Does Your Credit Card Include Hidden Travel Perks?

Flickr user 410(K) 2013

Millions of travelers are holding discounts to thousands of museums, concerts and airline rewards in their pocket without realizing it.

Credit-card companies offer hundreds of perks that most holders never use. How good are some of these perks? It depends on the card.

The great
The American Express Platinum cardholders can receive unlimited access to several airport lounges, including those run by the Delta, US Airways and American. According to MSN Money, those memberships would cost well over $1,000 if purchased individually.

Airline credit cards carry perks beyond earned miles. Some airlines, including American and Delta, allow cardholders to check their bags for free.

The pretty good
Bank of America credit cards entitle users to one free general admission to select museums, including the Art Institute of Chicago and the Solomon R. Guggenheim Museum, on the first full weekend of every month. A great way to save an easy $10 or more, but not worth getting a card solely for that reason.

Many cards include a small amount of travel insurance when you purchase your trip, although it’s likely only to accentuate the travel insurance you purchase. A much better perk is the free crash insurance for rental cars that comes standard with many cards.

The so-so
Citi’s Easy Deals allows you to cash in earned points for travel perks, including slightly discounted gift cards for cruises, rental cards and hotels. The hotel and rental car deals featured on the site aren’t much better than offers you can find on Travelocity or Expedia. You can also book tickets to popular attractions, but again, the discounts are virtually nil. Tickets to the Kennedy Space Center are $50 on its website, while Citi offers the same ticket for $48 and five of your earned points.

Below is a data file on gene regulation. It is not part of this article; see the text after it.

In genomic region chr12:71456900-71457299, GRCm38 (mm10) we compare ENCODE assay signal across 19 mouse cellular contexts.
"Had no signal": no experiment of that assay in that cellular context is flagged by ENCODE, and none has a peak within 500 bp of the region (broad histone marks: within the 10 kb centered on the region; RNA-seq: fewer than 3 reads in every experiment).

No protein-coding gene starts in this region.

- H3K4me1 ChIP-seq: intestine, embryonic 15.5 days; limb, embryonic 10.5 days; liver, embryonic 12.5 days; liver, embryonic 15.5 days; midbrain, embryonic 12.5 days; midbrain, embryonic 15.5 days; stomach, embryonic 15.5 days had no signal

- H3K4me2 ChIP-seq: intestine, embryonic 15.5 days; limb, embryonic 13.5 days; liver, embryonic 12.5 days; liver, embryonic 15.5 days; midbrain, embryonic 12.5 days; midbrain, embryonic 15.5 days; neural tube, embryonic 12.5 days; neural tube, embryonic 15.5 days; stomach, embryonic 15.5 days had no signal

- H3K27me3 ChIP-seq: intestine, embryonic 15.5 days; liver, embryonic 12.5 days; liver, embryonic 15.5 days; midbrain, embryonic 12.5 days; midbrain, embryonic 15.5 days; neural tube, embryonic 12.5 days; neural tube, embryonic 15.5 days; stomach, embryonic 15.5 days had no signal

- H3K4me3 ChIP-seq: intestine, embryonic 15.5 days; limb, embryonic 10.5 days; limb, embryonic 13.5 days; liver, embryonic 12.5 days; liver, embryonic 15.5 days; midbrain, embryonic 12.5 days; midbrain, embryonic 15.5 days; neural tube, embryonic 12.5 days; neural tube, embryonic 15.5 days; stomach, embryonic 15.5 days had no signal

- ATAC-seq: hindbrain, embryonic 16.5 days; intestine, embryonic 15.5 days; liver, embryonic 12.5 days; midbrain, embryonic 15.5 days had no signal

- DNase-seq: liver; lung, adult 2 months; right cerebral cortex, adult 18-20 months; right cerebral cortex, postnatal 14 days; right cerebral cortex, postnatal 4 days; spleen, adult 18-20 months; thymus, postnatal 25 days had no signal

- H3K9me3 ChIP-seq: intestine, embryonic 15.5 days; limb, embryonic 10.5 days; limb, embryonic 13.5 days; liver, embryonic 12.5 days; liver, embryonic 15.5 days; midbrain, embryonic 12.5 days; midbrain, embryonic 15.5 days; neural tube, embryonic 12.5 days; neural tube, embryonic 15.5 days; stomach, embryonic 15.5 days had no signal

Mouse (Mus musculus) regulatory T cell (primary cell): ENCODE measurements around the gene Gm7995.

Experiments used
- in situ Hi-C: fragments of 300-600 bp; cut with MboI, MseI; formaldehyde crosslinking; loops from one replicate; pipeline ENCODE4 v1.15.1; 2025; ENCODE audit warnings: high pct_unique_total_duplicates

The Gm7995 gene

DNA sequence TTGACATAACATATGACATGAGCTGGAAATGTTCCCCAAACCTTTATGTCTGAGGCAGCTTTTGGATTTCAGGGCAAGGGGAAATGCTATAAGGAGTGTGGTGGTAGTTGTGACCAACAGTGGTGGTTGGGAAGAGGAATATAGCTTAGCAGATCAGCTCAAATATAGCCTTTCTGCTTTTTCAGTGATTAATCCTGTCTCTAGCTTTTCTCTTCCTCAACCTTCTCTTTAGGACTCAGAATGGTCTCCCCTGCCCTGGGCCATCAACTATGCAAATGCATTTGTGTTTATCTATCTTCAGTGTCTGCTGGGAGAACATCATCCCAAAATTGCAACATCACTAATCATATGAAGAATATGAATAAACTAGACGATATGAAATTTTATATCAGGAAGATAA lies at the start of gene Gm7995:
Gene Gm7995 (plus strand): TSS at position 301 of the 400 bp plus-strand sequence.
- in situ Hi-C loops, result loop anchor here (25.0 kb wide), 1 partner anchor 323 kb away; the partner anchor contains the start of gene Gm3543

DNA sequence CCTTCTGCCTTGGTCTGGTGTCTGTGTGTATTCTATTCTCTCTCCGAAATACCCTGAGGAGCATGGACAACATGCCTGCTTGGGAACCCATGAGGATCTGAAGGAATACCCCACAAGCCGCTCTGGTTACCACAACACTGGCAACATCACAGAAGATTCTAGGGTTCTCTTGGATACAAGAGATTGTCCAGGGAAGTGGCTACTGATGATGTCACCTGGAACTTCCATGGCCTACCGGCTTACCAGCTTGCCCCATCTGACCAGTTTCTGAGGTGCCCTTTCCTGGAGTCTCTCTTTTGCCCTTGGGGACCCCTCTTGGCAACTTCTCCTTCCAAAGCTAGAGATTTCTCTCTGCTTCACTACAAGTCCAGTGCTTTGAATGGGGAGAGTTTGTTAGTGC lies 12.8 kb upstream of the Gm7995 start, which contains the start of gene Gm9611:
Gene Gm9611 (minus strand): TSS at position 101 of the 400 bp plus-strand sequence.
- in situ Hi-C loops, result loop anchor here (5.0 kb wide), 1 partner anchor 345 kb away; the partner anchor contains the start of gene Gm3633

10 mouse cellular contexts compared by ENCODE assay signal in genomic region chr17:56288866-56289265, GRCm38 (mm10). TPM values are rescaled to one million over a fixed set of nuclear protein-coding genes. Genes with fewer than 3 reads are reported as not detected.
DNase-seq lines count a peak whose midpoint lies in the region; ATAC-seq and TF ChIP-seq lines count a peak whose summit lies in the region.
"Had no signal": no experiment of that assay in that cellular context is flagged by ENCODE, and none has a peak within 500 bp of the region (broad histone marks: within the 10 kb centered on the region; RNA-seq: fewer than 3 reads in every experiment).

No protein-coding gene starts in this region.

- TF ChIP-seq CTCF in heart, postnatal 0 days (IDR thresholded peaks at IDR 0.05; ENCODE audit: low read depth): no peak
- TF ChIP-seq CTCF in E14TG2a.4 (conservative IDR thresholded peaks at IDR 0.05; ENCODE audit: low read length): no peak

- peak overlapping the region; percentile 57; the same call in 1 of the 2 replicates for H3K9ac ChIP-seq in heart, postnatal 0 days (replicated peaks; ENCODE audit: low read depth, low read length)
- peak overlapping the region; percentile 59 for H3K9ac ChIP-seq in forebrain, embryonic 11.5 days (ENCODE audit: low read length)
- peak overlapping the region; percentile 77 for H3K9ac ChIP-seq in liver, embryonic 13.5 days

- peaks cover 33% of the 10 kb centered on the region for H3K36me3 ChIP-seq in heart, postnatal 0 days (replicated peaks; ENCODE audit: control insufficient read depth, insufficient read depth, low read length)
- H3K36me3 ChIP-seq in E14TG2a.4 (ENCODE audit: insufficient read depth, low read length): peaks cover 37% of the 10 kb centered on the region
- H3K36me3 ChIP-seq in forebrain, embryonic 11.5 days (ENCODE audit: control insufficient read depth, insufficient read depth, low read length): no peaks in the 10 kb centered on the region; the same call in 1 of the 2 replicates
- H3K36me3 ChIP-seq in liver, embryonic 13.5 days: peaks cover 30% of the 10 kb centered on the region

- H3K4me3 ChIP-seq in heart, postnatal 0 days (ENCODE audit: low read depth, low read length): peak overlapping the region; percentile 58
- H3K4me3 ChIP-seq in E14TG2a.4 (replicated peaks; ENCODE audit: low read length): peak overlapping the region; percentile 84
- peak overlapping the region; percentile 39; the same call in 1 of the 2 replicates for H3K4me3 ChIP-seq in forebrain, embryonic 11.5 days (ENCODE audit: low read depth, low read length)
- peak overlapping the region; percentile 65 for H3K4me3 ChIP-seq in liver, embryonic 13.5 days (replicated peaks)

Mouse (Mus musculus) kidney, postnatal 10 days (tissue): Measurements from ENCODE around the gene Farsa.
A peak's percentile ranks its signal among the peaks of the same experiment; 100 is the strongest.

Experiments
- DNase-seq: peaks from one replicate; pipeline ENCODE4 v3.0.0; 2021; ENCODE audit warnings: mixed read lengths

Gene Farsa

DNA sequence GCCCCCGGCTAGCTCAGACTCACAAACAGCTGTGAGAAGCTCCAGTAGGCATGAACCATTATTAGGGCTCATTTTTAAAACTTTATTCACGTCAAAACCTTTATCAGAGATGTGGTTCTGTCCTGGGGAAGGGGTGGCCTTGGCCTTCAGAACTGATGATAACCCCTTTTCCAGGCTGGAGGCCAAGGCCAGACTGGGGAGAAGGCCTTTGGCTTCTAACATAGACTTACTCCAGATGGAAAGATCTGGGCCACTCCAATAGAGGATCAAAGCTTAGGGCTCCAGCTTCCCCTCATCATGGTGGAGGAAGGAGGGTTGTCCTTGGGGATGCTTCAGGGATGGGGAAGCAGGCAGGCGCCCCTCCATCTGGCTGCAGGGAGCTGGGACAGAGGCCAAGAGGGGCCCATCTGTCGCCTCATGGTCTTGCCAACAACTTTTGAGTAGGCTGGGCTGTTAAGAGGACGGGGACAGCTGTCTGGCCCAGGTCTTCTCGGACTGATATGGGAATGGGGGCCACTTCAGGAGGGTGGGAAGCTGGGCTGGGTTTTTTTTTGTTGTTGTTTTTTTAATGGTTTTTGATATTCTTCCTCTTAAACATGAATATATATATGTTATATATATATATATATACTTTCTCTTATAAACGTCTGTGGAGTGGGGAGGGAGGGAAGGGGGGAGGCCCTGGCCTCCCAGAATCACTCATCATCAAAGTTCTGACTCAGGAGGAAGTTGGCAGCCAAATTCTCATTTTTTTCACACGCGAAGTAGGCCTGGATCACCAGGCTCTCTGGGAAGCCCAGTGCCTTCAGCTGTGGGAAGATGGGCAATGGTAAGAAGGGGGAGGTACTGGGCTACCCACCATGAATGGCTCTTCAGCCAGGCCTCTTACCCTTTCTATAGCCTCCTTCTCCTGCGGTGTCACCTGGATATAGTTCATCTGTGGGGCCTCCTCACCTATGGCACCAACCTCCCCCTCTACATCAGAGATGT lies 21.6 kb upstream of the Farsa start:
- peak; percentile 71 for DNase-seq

My wife had her iPhone stolen in the Paris Metro earlier this year. Had we used a Wells Fargo credit card, we may have been eligible for $600 replacement coverage. But, of course, there are caveats. First, we would have had to pay our monthly cellular bill with the card. Also, after the phone was stolen, we would have first had to file a claim against our homeowners insurance before Wells Fargo would have paid the difference.

Before making any travel plans, check your monthly credit card bill for any potential offers, visit your bank’s website or call the toll-free number on the back of the card to find out what perks are available to you.

*This post was updated from its original version to remove reference to a credit card offered by Continental.